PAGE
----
Going uphill after crossing the Dargle River I found the going extremely hard and slowed down to a very slow walk. I jogged and walked for the next 10 kilometres or so. Having reached the top of Prince William Seat, it was downhill all the way to Boranaraltry Bridge. At that point I thought I could still barely make it under 6 hours but then the big cramp that had been brewing for the last hour and a half occurred. My right thigh completely seized and I had to totally stop for about 10 minutes to stretch and when the pain finally started to ease, it was my left thigh which started to seize. To my great despair I had to walk most of the rest of the way, despite the fact that it was mostly flat or downhill. I still finished though and it was the most amazing experience; a well-earned Wicklow Way mug and a great day out.

Jeff Fitzsimons

The sun beat in through the window as I awoke on a glorious Saturday morning. I had packed my drop bags Friday evening but the sunshine looked ominous so I doubled to 2 the number of 250ml bottles of Orbana I had in the bag for Balinastoe, boy was I to be happy for that 4 hours later. I had two cups of strong coffee for breakfast, trying for the first time the empty stomach approach to racing which I’ve been trying in training recently. I subsequently had several trips to the loo. No fear of me carrying any excess weight to the start line that’s for sure!

The drive to the start was should have proven inspirational, Titanium blasting from the stereo, south Dublin and Wicklow shining like a diamond in the freakish March sunshine and generally it was hard not to feel like this was to be a great day. However the run in to the race had not been ideal, with sickness effecting me and calling a halt to running for a good ten day spell earlier in the month. So was the song on the radio a sign of things to come or an ironic chant to goad me into misplaced confidence, only the next 5 hours or so would tell if I was Titanium or tin foil.

There was a nice buzz around the start, the usual slagging, pronouncements of lack of form, cursing the weather, praising the weather etc. With little fuss we were away and running. I settled in just off the front pack, running in the footsteps of Adrian Tucker. We went through the first mile in about 7 minutes I think and as we hit the first climb I let Adrian gradually ease away, or rather he gradually eased away from me. So I was, as I had been at the Donadea 50 last month, running on my tod very early on. My current fitness and confidence levels have me not quick enough to hold onto the coat tails of the front group, and a little too strong/ambitious to accept sitting back with the next pack, so there I was, in glorious isolation in equally glorious sunshine.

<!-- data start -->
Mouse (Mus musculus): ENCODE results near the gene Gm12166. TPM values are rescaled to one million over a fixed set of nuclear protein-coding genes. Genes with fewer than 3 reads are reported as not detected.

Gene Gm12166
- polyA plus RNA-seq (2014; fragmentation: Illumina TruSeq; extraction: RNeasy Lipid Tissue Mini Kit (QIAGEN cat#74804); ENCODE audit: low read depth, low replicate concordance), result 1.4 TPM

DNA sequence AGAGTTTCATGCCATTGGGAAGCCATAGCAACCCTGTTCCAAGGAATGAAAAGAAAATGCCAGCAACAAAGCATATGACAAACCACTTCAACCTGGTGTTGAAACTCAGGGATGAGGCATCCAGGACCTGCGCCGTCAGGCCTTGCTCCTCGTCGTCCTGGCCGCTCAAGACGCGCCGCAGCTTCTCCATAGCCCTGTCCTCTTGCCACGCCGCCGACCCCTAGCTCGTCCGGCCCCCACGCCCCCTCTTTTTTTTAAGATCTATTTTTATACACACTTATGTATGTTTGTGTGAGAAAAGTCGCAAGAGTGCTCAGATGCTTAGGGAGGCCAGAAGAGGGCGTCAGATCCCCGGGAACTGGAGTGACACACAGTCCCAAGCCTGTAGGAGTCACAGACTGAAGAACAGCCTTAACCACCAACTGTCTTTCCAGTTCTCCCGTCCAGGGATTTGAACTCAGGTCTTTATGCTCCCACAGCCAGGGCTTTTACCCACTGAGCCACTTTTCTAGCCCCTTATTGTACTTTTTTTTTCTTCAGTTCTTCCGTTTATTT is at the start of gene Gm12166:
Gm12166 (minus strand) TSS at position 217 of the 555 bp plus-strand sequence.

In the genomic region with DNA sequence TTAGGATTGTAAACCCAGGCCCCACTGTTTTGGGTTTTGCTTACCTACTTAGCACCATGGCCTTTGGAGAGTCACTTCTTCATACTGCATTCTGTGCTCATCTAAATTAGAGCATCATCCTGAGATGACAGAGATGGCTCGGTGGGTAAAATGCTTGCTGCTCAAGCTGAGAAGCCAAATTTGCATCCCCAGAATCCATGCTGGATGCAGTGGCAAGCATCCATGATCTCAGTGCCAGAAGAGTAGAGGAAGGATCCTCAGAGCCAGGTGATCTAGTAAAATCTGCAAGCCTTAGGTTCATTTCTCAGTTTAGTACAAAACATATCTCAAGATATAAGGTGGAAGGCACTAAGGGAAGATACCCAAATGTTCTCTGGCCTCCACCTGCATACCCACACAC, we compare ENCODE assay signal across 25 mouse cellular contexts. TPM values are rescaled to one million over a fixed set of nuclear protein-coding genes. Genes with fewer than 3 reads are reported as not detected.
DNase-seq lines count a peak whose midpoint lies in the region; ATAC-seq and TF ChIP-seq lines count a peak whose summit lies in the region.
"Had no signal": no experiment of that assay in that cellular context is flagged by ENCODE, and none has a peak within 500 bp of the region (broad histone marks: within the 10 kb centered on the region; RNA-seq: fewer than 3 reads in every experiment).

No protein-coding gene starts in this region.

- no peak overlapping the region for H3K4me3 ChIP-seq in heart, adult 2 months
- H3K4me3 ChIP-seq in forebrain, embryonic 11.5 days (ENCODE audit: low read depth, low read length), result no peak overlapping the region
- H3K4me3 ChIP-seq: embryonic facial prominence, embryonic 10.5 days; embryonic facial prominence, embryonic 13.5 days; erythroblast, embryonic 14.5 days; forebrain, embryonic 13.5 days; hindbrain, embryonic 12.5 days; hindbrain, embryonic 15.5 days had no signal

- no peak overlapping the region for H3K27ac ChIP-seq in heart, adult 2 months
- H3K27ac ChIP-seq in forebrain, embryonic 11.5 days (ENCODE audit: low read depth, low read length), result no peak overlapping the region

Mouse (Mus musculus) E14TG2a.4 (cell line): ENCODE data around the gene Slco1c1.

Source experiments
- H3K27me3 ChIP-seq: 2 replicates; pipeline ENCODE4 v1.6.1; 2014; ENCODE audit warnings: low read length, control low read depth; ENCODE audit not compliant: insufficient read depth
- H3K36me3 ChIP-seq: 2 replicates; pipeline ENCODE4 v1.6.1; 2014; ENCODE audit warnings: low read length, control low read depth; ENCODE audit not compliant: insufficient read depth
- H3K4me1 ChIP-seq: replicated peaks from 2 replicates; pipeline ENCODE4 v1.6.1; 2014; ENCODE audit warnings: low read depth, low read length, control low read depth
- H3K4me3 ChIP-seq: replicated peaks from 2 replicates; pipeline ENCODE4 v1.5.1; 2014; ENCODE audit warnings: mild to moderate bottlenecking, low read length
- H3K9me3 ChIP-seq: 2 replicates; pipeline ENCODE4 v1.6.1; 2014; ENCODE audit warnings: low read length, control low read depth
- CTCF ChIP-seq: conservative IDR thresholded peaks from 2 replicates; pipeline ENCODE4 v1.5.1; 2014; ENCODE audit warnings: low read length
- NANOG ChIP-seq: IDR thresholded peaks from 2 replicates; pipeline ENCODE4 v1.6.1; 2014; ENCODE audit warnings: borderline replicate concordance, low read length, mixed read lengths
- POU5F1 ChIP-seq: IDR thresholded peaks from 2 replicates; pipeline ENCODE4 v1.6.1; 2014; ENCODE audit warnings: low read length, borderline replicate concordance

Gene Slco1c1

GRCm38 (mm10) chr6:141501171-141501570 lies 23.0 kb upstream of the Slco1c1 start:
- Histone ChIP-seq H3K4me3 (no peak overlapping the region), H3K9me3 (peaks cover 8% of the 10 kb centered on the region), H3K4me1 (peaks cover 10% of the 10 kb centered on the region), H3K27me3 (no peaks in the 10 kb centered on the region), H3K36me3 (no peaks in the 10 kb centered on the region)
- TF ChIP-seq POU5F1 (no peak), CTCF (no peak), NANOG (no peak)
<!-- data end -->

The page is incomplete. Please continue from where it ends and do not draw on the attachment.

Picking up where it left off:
My fuelling strategy, based on experience and recent discussions with Barry Murray had been as follows. Carry a 250ml bottle of Orbana from the start with a Nakd bar to have for breakie about 30 minutes in. I then had two bottles at both Crone & Balinastoe, with 2 gels at Crone and one at Balinastoe. So as I climbed towards Prince Willies I scoffed the bar and carried on.

John Paul Daly, I think, passed me on the climb and from around there to the turn around I swapped places with Keiran Collins a good bit. I had a bit of a tumble descending down to the river at Knockree but could run off the tightness in my left calf that presented afterwards. Into Crone I just grabbed my bottle and kept moving, having given my empty from the first leg to someone at Curtlestown, thank you for accepting my rubbish so graciously.

Climbing out of Crone I had a bit of a chat with Keiran. On a few weeks holidays he was running the Connemara Ultra the following weekend, he’s a hardy buck. I also noticed how dry it was around Djouce, that would make the descending on the way back a lot easier in the Inov8 f-lites I was wearing. Shoe choice on this route is tough, you want some grip, but nothing too aggressive and the f-lites proved perfect. Hitting the JB Malone memorial I suggested Keiran soak up the view out across Lough Tay, it really is awesome. As we ran down into the turn around we met the front runners on their way back up. I shouted gaps to the man ahead at those I knew and made Balinastoe in about 2:18 myself. I had a best case scenario goal of 4:30, so I was slightly off that but was pretty sure I’d be closer to 4:45 given what remained and how I was feeling.